We all form and sustain our habits, whether good or bad, because of some reward we anticipate we will get.
For example, I have a habit of getting up early in the morning and writing. The rewards I get are:
- knowing that I am helping my readers
- being able to use my writing as a platform to attract prospective clients
- and minimizing the overwhelm I experience when I think about other projects I could be doing, too
But I’ve finally opened my eyes to the fact that there is a problem with my routine. You see, when I sit down to write I spend way too much time “kinda, sorta writing.” It could look like this:
- start writing
- check email – go back to writing
- look at a website prompted by an email – go back to writing
- maybe brush the dog’s teeth (no kidding!) – go back to writing
I now see that I’ve been using my writing in part to avoid making a decision to work on new projects. Instead I’ve been playing it safe by keeping to my writing. I even convinced myself that, if I write even part of the time, it is good enough because I’m working…
But this routine is not really serving me well. I’m wasting time – time that I could use on other projects. If only I would make a decision.
As an adult with ADHD, I bet you’ve also created some of your habits as a coping mechanism for the overwhelm you experience as a result of your challenges.
You can change this.
The Habit Loop
The first step in changing a habit is identifying and understanding the components of your habit loop.
Though you may know these by different names, every habit is comprised of three parts: a cue, a routine and a reward.
The routine is what most people think of as the habit. In my example, I get up in the morning and sit down for a period of time ostensibly to write, even though I’m doing other things during my “writing time.”
The cue can be thought of as the prompt for the routine. One of the cues for my morning routine is feeling overwhelmed.
As soon as you experience the cue, you begin to crave the reward. You then begin your routine, which gives you the reward. It is through this habit loop that over time your routines become firmly entrenched.
In my example, as soon as I begin writing, I feel a sense of relief from overwhelm. After all, I tell myself, “I’m working!”
Overwhelm and Your Routine
When you feel overwhelmed by work you need to do, decisions you need to make, relationships you need to navigate, etc. what do you do? That is, what is your routine?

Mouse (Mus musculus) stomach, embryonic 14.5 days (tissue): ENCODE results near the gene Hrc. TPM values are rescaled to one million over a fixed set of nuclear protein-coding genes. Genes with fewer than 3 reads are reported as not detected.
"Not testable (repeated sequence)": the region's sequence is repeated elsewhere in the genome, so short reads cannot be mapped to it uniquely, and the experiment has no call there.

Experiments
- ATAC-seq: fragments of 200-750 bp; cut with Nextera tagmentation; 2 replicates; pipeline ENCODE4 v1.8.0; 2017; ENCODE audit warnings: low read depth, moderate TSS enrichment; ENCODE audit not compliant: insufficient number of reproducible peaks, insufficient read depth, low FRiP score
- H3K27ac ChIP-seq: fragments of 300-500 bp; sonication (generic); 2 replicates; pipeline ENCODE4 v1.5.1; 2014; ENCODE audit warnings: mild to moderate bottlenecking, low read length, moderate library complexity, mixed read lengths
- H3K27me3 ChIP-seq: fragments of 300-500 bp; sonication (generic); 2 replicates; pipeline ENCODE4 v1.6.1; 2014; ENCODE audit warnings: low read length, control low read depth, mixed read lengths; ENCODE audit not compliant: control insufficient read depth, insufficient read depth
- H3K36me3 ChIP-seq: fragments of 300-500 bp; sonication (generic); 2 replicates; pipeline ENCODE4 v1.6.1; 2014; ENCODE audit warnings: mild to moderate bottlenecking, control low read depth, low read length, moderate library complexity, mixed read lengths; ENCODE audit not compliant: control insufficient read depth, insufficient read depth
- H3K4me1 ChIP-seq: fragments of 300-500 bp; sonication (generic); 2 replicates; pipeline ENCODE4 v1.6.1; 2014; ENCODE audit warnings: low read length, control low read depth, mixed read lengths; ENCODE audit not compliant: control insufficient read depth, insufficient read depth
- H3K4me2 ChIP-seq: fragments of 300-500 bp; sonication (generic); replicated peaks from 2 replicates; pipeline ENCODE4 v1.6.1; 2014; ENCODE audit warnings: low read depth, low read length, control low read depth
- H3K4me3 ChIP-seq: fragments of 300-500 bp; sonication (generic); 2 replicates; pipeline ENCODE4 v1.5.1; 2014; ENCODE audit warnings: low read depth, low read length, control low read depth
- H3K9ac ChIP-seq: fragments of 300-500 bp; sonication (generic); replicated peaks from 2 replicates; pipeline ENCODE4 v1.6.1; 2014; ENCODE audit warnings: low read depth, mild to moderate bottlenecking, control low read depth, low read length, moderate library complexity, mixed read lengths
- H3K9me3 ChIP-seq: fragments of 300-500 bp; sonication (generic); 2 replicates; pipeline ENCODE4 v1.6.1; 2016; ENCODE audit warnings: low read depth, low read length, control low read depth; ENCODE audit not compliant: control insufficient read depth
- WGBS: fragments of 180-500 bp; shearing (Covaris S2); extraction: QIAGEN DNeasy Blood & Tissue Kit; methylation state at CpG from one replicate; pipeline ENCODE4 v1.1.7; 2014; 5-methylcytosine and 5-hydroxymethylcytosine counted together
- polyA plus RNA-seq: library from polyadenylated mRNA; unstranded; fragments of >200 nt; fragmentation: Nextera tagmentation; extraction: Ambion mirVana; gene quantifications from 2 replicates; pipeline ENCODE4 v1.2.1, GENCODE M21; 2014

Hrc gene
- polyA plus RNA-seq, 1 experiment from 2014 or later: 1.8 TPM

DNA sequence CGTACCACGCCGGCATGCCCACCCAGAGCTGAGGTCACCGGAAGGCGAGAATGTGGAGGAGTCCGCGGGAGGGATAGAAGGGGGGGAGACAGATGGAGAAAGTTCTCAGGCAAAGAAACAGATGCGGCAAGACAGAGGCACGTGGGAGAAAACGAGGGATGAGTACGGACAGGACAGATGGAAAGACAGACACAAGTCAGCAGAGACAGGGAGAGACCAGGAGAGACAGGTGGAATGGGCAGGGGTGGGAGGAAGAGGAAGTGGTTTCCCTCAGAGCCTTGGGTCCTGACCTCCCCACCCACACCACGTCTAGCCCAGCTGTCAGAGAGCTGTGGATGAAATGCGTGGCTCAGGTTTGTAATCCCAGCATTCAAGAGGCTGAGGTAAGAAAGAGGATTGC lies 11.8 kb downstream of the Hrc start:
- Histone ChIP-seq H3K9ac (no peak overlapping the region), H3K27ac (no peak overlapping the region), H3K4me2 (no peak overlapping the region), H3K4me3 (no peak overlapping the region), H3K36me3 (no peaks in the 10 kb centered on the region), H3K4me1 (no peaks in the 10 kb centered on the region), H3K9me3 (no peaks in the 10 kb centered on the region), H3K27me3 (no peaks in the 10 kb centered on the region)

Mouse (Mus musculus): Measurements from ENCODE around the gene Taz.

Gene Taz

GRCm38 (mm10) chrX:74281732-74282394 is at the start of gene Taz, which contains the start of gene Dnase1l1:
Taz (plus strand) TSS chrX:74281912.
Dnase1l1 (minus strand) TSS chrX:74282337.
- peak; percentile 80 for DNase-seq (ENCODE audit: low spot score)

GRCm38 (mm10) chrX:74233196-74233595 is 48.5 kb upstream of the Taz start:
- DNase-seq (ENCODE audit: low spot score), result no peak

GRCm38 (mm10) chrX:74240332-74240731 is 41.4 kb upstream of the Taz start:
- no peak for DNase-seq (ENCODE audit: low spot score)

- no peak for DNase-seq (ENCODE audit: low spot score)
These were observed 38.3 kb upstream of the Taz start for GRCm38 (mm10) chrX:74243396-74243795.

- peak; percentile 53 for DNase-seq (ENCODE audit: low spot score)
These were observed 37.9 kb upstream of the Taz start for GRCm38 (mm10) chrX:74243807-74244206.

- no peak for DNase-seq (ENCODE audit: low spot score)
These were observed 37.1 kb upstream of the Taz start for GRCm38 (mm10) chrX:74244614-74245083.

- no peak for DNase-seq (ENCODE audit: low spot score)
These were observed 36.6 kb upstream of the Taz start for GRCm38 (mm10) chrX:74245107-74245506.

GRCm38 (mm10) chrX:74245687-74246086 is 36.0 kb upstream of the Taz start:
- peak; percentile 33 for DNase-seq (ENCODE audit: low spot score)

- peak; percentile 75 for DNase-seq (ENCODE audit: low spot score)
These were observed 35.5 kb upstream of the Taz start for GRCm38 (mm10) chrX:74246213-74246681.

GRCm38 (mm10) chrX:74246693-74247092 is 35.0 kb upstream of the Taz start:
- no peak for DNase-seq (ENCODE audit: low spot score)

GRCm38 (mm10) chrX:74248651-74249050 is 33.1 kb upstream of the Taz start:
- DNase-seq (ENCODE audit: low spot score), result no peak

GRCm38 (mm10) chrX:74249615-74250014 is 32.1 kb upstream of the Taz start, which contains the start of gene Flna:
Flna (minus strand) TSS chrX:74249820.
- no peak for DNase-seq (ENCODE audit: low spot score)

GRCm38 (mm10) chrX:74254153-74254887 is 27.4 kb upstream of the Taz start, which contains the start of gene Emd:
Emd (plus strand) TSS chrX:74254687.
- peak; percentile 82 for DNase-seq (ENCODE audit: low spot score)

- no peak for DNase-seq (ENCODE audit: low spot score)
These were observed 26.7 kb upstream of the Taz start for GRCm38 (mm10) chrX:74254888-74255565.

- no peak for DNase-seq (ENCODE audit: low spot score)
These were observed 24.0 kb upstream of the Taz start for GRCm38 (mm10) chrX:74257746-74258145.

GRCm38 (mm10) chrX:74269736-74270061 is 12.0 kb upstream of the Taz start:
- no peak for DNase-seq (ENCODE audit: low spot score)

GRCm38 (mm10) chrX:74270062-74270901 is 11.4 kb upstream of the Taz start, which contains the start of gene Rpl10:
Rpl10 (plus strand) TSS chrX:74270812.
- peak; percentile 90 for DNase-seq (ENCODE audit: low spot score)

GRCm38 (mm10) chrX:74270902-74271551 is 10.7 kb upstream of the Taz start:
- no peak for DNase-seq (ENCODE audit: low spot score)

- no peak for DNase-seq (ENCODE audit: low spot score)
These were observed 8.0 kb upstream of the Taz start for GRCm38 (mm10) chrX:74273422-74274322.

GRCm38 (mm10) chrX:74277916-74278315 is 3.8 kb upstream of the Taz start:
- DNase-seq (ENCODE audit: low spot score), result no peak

While it likely looks different depending on the context, do you…
- shut down and stop working, engaging with people or making decisions?
- find a distraction, like web surfing, watching TV, working on an easier project?
- hyperfocus on a relatively unimportant task?
- decide that a task, while previously important, is not worth doing?
- eat or drink too much?
- do something else?
Not sure what you do when you are overwhelmed?
Try this. Over the next few days notice when you are overwhelmed. Then write down what you do next.
At some point when you became overwhelmed you began engaging in a particular routine. And the overwhelm went away… Now you anticipate and crave this reward, relief from your overwhelm.
So, whenever you feel overwhelmed in a particular context, you will out of habit engage in a certain routine.
It is so automatic that you may not even recognize it as a response to being overwhelmed.
Ready To Change Your Habit?
If you want to respond differently, the first step is to identify the specific routine that you want to change. For example, maybe your response to overwhelm is to shut down.
If this is the case, the next step is to figure out how you can get relief from the overwhelm without shutting down.
- If you are overwhelmed by a big project, creating a plan can help.
- If the source of your overwhelm is having too much on your plate, you may need to decide what to keep on your plate, defer, delegate or drop.
- Maybe your overwhelm is from needing to make a difficult decision and you need a strategy to figure out what to do.
Then, instead of falling back on your old routine, next time you feel overwhelmed, ask yourself, “Why am I overwhelmed?”
And experiment with one of the strategies I suggested above.